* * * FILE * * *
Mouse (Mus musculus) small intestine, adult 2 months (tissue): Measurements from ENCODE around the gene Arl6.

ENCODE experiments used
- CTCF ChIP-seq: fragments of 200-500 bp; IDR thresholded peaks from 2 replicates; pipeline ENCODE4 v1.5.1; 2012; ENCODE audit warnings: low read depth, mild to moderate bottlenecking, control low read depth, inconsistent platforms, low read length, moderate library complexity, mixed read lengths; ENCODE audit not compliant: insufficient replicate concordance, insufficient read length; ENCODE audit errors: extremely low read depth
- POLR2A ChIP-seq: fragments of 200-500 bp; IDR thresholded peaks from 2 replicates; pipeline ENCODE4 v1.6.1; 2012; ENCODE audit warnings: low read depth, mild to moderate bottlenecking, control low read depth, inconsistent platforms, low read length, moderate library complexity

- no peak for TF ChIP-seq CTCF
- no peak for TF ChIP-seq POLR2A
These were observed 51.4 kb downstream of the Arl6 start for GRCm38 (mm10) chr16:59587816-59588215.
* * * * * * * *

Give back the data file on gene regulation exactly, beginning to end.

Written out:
Mouse (Mus musculus) small intestine, adult 2 months (tissue): Measurements from ENCODE around the gene Arl6.

ENCODE experiments used
- CTCF ChIP-seq: fragments of 200-500 bp; IDR thresholded peaks from 2 replicates; pipeline ENCODE4 v1.5.1; 2012; ENCODE audit warnings: low read depth, mild to moderate bottlenecking, control low read depth, inconsistent platforms, low read length, moderate library complexity, mixed read lengths; ENCODE audit not compliant: insufficient replicate concordance, insufficient read length; ENCODE audit errors: extremely low read depth
- POLR2A ChIP-seq: fragments of 200-500 bp; IDR thresholded peaks from 2 replicates; pipeline ENCODE4 v1.6.1; 2012; ENCODE audit warnings: low read depth, mild to moderate bottlenecking, control low read depth, inconsistent platforms, low read length, moderate library complexity

- no peak for TF ChIP-seq CTCF
- no peak for TF ChIP-seq POLR2A
These were observed 51.4 kb downstream of the Arl6 start for GRCm38 (mm10) chr16:59587816-59588215.